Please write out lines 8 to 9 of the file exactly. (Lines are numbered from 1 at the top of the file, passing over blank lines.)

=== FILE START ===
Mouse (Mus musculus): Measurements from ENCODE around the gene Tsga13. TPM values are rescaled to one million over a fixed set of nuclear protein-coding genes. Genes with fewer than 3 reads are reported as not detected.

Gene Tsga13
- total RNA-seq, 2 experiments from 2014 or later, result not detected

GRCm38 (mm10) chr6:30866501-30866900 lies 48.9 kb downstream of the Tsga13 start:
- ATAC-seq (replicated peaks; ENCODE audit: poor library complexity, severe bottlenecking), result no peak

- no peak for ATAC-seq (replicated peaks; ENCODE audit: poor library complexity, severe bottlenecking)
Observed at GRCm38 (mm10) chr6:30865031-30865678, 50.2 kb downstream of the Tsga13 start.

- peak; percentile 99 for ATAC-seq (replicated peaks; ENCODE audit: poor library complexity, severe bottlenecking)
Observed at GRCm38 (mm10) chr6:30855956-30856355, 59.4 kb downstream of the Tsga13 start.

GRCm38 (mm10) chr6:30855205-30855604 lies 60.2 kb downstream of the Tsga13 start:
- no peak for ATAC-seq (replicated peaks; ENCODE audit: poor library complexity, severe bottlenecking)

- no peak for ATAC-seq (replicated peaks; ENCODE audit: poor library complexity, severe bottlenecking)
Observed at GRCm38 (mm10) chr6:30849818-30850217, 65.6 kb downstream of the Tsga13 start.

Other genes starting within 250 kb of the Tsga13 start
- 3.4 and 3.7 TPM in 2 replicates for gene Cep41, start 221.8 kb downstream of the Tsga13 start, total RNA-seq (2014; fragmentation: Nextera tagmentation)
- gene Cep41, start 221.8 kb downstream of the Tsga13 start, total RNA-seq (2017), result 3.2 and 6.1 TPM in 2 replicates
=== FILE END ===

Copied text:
- peak; percentile 99 for ATAC-seq (replicated peaks; ENCODE audit: poor library complexity, severe bottlenecking)
Observed at GRCm38 (mm10) chr6:30855956-30856355, 59.4 kb downstream of the Tsga13 start.